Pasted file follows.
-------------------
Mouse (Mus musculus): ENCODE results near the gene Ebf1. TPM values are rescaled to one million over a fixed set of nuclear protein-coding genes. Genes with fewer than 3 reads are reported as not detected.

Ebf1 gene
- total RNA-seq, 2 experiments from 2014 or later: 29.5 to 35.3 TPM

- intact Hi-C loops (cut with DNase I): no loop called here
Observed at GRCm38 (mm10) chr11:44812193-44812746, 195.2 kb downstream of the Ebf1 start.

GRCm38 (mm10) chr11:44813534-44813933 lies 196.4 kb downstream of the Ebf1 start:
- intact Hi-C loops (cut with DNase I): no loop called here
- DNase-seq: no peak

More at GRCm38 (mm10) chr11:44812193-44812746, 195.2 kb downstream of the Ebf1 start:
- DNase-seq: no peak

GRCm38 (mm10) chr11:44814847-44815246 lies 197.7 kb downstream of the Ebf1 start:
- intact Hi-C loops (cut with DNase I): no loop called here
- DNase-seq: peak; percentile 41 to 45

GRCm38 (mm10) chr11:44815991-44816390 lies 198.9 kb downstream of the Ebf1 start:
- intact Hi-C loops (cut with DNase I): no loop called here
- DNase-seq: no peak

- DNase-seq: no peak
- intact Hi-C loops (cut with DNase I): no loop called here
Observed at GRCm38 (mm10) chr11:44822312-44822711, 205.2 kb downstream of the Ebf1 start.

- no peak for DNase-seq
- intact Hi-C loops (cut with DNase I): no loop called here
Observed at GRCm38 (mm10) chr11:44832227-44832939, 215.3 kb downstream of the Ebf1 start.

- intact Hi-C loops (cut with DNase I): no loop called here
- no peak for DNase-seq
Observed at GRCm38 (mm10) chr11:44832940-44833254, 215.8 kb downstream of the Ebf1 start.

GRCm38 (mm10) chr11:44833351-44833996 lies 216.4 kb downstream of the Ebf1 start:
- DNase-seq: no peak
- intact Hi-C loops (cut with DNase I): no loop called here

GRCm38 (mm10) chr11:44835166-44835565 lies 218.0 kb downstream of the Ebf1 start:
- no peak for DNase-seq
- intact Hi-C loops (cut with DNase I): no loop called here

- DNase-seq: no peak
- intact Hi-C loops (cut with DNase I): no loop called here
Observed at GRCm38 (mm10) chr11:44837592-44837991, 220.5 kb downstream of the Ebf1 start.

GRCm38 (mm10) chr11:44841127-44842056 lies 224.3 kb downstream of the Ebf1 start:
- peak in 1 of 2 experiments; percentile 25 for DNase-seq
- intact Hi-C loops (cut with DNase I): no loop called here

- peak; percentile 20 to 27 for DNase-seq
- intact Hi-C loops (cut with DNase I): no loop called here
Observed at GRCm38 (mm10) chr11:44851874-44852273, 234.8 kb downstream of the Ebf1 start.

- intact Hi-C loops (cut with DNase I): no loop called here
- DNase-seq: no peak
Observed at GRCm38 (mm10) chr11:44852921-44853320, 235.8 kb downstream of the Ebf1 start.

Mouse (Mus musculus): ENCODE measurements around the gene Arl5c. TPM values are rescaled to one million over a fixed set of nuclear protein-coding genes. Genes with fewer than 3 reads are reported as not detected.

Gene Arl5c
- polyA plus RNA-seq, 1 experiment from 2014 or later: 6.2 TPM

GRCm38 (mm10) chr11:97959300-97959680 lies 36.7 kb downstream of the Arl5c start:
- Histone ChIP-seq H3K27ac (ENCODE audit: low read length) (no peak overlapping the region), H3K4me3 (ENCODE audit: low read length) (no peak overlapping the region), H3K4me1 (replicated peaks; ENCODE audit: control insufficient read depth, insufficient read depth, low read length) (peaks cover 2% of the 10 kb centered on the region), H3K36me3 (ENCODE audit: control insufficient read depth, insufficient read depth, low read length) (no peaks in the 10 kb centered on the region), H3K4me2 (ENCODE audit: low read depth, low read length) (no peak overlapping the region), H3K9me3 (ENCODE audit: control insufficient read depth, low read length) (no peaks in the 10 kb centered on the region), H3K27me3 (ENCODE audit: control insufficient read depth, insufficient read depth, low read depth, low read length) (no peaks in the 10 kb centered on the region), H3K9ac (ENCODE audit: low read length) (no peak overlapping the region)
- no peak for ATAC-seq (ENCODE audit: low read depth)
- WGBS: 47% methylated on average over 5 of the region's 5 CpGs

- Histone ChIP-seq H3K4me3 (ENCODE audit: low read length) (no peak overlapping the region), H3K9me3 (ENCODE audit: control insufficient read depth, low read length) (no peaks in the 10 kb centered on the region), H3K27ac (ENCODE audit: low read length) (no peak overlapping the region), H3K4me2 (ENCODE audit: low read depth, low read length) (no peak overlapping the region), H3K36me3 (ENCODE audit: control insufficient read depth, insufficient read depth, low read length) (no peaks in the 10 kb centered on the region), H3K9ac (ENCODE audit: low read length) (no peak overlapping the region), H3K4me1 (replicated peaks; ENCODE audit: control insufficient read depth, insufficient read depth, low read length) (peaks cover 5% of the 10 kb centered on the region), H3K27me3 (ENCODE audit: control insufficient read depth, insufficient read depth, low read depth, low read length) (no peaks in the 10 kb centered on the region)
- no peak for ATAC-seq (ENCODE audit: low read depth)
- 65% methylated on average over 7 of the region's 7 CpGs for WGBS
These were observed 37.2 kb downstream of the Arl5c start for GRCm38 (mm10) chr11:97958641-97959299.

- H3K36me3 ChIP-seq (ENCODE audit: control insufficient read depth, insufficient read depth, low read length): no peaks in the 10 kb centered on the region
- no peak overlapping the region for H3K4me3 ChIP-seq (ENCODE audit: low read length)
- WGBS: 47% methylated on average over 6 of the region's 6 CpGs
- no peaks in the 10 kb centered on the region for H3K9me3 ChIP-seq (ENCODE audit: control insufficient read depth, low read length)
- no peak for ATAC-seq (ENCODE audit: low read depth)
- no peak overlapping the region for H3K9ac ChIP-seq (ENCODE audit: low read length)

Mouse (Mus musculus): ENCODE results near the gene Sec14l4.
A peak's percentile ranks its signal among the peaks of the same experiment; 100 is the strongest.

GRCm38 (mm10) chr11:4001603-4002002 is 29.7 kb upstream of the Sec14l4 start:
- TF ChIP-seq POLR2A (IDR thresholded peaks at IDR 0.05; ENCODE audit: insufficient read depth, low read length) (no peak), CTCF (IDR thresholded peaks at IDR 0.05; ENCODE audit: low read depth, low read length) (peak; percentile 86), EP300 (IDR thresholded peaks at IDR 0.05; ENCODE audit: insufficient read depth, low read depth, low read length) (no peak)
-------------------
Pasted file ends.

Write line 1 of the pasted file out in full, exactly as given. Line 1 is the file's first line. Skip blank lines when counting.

Mouse (Mus musculus): ENCODE results near the gene Ebf1. TPM values are rescaled to one million over a fixed set of nuclear protein-coding genes. Genes with fewer than 3 reads are reported as not detected.